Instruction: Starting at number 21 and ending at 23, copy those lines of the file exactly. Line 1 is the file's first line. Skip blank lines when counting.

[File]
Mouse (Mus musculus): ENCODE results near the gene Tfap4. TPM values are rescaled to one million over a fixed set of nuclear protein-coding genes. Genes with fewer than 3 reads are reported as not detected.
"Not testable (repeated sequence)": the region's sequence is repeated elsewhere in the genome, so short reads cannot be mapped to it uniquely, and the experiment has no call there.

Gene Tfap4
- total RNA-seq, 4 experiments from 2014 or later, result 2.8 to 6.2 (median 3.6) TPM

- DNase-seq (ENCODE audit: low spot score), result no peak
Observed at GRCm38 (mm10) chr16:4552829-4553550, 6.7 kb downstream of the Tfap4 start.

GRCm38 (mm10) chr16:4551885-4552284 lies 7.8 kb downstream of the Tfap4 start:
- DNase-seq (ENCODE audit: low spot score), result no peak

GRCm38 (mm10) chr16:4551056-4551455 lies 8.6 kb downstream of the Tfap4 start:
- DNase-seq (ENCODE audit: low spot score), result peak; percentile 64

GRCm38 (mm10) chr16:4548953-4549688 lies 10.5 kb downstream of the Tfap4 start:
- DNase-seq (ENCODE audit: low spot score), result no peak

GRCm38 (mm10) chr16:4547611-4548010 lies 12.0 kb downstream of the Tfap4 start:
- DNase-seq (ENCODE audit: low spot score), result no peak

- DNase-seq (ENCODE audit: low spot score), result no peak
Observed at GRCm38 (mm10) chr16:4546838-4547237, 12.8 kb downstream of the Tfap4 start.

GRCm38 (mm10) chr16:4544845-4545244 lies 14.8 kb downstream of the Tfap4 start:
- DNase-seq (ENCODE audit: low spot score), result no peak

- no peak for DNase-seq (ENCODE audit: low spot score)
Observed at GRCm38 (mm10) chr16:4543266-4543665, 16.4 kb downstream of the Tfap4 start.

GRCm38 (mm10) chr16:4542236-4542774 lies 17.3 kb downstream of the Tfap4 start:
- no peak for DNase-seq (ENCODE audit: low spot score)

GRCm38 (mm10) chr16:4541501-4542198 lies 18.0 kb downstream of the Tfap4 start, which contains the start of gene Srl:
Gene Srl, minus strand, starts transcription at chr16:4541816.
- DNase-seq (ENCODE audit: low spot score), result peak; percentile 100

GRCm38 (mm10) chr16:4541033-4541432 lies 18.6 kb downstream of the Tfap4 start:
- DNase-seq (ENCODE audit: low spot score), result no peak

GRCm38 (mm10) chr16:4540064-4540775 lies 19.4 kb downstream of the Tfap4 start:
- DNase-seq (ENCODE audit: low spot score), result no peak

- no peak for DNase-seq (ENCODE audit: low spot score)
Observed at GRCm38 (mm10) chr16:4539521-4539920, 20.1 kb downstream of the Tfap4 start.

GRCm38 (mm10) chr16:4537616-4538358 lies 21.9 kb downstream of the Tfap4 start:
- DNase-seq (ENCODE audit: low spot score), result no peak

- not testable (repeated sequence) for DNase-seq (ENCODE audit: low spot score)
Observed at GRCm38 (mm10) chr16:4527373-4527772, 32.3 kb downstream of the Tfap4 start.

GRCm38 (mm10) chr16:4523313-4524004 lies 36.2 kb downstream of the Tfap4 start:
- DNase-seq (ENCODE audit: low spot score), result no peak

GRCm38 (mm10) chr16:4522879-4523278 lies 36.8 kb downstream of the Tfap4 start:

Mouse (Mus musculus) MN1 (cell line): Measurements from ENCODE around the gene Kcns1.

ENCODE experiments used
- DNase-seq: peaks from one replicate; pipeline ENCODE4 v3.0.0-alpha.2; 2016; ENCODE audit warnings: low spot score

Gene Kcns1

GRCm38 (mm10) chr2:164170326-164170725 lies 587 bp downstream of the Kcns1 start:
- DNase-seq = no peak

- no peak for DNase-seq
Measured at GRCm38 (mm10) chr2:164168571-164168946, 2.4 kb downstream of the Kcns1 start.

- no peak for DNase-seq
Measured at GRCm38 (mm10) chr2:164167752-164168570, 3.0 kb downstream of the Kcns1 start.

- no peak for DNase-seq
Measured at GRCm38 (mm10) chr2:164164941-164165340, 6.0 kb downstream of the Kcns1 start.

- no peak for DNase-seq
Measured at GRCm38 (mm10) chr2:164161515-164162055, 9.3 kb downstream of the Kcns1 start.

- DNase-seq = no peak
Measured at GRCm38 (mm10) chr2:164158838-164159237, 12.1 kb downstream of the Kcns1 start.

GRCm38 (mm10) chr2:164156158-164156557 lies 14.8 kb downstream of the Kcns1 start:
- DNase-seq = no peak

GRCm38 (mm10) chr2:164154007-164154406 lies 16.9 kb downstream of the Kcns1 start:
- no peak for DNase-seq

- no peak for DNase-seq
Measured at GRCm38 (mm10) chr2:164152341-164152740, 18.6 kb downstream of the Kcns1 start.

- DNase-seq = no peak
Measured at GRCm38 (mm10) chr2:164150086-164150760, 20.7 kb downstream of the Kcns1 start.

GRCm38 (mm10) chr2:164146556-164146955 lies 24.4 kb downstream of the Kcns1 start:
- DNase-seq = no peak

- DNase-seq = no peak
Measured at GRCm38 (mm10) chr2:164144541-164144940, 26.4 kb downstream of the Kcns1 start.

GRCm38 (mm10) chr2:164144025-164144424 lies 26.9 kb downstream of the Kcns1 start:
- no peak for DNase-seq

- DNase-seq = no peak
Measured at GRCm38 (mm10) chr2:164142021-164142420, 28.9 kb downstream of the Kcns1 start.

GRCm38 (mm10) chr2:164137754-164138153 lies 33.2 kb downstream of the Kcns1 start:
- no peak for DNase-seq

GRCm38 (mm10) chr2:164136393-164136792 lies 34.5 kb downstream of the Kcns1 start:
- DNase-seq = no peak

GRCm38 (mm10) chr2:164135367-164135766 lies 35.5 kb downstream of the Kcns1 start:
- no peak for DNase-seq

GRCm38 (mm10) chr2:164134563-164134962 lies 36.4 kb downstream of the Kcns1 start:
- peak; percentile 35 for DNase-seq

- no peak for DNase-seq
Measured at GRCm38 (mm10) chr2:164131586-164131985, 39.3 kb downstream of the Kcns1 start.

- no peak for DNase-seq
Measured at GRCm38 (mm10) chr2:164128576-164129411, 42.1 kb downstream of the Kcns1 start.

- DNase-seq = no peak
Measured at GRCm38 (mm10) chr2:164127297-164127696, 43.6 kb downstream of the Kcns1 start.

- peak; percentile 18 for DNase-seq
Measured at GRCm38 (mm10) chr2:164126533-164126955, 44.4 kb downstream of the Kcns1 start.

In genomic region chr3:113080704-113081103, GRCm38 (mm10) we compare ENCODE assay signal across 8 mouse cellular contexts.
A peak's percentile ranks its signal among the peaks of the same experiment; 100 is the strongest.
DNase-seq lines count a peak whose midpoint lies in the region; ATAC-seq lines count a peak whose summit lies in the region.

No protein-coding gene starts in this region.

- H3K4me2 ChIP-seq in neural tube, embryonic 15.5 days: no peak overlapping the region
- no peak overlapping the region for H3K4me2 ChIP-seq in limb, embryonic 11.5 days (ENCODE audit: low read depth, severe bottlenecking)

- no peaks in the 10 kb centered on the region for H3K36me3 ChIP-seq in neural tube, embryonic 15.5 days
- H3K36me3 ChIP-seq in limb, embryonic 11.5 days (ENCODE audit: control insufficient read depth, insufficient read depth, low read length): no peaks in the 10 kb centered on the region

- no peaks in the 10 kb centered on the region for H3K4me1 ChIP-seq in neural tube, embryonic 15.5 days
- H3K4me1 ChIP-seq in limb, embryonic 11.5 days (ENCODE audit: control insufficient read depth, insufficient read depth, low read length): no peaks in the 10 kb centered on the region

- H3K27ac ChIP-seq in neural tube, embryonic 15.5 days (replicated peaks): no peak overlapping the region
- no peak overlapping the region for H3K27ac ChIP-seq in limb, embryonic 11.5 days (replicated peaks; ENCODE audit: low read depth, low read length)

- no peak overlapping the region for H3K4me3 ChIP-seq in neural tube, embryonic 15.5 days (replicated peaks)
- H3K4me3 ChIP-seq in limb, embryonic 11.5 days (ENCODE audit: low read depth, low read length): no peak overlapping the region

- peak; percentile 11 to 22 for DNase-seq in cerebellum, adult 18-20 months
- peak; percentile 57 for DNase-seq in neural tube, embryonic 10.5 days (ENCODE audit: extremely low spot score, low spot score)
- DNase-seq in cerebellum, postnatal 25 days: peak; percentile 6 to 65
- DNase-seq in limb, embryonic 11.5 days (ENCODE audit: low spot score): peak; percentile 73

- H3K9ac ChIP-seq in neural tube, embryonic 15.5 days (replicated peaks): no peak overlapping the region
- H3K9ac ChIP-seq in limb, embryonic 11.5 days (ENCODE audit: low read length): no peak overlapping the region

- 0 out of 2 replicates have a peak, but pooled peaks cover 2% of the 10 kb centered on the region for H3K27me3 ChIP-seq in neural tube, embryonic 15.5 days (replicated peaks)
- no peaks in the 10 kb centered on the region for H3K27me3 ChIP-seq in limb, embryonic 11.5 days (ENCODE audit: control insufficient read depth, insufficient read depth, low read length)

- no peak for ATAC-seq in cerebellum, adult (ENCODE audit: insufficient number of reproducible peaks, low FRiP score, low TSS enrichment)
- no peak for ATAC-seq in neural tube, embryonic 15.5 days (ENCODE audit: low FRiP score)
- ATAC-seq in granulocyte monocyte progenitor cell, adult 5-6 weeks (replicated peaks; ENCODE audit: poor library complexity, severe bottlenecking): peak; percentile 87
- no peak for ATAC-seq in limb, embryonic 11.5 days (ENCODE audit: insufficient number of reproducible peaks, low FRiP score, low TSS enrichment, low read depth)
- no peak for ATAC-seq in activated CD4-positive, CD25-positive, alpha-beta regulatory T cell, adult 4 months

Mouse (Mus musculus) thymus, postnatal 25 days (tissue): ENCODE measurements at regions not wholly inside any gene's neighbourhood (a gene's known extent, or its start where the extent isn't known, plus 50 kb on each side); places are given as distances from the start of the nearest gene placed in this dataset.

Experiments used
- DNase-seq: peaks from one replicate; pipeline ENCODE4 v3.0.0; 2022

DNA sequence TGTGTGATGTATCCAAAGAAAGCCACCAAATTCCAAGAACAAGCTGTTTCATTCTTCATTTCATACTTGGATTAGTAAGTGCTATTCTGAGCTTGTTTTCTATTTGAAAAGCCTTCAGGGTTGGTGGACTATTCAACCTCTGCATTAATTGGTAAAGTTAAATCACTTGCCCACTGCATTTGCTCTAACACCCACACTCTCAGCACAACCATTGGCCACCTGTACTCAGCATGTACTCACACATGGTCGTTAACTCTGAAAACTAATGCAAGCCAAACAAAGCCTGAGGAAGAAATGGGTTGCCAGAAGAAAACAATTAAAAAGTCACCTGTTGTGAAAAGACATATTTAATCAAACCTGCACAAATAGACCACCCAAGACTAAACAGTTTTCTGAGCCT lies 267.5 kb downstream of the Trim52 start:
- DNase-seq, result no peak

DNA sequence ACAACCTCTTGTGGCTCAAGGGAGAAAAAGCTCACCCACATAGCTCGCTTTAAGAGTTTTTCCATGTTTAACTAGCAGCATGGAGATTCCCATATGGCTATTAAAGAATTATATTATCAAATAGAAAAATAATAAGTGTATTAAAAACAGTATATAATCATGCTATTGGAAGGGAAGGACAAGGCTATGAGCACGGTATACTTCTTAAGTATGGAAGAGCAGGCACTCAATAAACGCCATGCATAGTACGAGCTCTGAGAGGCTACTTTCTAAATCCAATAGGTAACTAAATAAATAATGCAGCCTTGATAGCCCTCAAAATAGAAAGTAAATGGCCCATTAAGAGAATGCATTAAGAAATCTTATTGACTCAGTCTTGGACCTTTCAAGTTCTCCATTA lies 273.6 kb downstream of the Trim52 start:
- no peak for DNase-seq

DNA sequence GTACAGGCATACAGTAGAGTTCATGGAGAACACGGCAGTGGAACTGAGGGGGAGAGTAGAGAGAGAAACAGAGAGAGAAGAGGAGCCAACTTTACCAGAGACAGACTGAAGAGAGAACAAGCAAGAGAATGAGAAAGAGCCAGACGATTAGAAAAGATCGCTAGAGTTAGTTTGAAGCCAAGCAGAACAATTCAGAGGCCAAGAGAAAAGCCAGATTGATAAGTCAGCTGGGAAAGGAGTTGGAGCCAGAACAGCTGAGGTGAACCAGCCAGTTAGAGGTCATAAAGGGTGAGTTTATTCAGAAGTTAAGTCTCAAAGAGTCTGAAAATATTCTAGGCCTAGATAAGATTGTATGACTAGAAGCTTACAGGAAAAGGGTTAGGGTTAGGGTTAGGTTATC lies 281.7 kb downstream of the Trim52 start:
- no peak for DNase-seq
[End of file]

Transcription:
GRCm38 (mm10) chr16:4542236-4542774 lies 17.3 kb downstream of the Tfap4 start:
- no peak for DNase-seq (ENCODE audit: low spot score)

GRCm38 (mm10) chr16:4541501-4542198 lies 18.0 kb downstream of the Tfap4 start, which contains the start of gene Srl: